3. Don't use Canvas. It cannot be used with JLayeredPane, which is necessary for a HUD.

thanks for advices but if im not gonna use canvas what im gonna use ?

 55 
 on: 2017-03-23 08:38:54 
Started by EnderNinja7 - Last post by elect
Display lists are deprecated, skip them

 56 
 on: 2017-03-23 07:28:59 
Started by EnderNinja7 - Last post by EnderNinja7
I am working on a voxel engine. When I saw all the other voxel engines here I saw that most of the projects were rendered using Display Lists (Minecraft too) . Is there a reason for this? According to AlwaysGeeky https://sites.google.com/site/letsmakeavoxelengine/home/display-lists-or-vertex-buffers :-

Quote
-Vertex buffers allow us to group up our data into a big array and then send it all to the graphics card together (each frame).
-Display lists are special lists of render calls that are stored on the GPU itself and rendered each frame when the list is rendered, but we dont have to send this data to the GPU every frame.

So which one is the best for my requirements (details are given below)

My voxel engine would have :-

Small voxels (I might have to use tessellation)

Realistic physics and lighting (Shaders are a must)

Target - PC, Consoles (hopefully)

Also if Display lists are better can you link a tutorial for that as I am used to OpenGL 3.0 above pipeline ?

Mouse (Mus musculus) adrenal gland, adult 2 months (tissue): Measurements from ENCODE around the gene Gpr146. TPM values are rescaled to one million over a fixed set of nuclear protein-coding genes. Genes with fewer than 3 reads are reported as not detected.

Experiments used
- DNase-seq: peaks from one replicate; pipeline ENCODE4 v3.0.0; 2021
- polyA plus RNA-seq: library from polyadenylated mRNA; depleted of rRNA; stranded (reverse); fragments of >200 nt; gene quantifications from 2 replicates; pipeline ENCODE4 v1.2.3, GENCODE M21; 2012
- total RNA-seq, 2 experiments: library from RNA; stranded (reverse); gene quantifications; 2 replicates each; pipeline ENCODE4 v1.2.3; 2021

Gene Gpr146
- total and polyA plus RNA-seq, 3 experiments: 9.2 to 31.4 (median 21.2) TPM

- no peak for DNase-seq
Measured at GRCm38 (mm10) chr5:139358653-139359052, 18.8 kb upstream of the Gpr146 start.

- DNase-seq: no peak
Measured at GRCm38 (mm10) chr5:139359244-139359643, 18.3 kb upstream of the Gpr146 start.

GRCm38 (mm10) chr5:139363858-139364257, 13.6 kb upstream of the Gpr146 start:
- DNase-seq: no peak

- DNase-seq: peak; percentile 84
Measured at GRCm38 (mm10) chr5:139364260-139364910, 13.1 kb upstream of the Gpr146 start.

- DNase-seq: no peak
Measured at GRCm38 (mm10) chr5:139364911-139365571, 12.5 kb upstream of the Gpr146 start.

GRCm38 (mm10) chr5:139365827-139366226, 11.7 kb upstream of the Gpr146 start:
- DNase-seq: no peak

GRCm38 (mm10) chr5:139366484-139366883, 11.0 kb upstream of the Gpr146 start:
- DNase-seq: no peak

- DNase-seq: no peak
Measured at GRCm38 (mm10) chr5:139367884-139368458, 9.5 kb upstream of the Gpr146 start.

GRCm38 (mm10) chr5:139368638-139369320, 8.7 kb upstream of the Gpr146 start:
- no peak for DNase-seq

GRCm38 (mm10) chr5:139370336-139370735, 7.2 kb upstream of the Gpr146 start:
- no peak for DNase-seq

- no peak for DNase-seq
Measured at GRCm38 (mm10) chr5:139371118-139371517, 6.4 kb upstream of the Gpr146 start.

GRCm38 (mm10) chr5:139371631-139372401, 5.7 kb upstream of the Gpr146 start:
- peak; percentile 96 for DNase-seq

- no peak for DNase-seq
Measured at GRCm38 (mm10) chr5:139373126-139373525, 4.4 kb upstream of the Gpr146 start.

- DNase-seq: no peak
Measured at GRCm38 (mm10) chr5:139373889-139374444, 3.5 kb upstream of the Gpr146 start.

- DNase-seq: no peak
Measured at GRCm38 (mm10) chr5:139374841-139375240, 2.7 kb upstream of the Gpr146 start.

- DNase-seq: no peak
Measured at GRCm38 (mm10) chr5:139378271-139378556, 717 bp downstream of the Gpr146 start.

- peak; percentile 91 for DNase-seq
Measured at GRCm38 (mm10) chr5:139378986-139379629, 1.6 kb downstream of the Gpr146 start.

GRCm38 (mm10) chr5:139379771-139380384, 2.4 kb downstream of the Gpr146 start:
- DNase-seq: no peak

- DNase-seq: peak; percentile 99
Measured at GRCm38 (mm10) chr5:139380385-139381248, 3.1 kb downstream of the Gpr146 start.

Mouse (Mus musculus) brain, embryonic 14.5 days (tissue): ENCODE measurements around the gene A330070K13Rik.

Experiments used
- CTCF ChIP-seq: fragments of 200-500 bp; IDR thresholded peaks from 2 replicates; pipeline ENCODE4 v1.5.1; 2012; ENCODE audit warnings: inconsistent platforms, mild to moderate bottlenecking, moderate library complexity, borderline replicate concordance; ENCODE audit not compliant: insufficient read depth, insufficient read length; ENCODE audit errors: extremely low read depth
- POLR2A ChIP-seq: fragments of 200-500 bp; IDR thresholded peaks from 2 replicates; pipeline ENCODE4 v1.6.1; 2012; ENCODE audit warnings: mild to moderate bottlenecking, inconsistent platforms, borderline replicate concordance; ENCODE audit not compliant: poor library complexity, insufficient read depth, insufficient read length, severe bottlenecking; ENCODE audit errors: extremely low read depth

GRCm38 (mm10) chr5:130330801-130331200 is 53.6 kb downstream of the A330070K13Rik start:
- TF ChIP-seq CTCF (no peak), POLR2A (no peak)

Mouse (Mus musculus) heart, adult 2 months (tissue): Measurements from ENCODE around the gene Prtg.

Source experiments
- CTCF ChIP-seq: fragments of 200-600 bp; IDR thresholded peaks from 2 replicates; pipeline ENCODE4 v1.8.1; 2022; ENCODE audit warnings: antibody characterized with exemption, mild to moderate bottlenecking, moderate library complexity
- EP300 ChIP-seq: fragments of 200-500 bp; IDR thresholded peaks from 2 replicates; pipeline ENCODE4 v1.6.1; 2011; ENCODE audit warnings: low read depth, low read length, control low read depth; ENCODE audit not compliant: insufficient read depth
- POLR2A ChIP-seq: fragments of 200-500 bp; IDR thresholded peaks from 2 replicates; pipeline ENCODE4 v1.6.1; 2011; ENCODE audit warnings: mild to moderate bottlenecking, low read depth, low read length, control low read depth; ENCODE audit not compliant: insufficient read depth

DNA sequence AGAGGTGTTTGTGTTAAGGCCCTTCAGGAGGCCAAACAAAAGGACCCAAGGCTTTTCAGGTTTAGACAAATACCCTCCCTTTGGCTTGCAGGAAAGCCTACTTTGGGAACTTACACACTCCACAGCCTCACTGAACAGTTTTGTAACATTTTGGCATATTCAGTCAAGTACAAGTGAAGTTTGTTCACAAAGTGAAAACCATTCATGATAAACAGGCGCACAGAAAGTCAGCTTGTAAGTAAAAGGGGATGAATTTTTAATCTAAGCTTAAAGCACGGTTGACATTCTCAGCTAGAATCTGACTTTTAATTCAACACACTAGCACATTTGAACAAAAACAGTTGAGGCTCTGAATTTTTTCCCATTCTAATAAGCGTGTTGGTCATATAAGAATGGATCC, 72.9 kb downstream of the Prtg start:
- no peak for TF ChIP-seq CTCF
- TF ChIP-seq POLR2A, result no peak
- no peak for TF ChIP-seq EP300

57 
 on: 2017-03-23 04:18:12 
Started by EnderNinja7 - Last post by EnderNinja7
I can use your setup for characters and NPCs. I don't think I should use this for land as :-

1. My voxels are VERY small compared to Minecraft/Cubeworld/Other projects here. It is about this size:-
https://drive.google.com/file/d/0B-37T28tGwC7Z3lneWJxSnhNeU0/view?usp=sharing

2. Since there are very small voxels, there would be a lot of instances as compared to the standard textured voxel engine ( The chunk size is being debated on). And according to KaiHH :-
Quote
You do not need matrices at all. They're overkill for what you are doing. Just assign each visible cube a 3-component vector denoting its position.
After all I only need positions for the land cubes.

Thanks.

 58 
 on: 2017-03-22 23:18:54 
Started by homac - Last post by gouessej
You don't talk about GlueGen.

 59 
 on: 2017-03-22 21:58:12 
Started by jorge - Last post by jorge
Solved.

 60 
 on: 2017-03-22 21:47:14 
Started by homac - Last post by homac
My approach has significantly changed, since I'm no longer aiming to support dynamic code generation. Instead I'm going to provide plugins for IDEs to trigger code generation for selected types, similar in its methodology to for example generating getter and setter methods for selected members of a class.

See update here: http://homac.cakelab.org/projects/org.cakelab.nio/current.html

(probably TL;TR)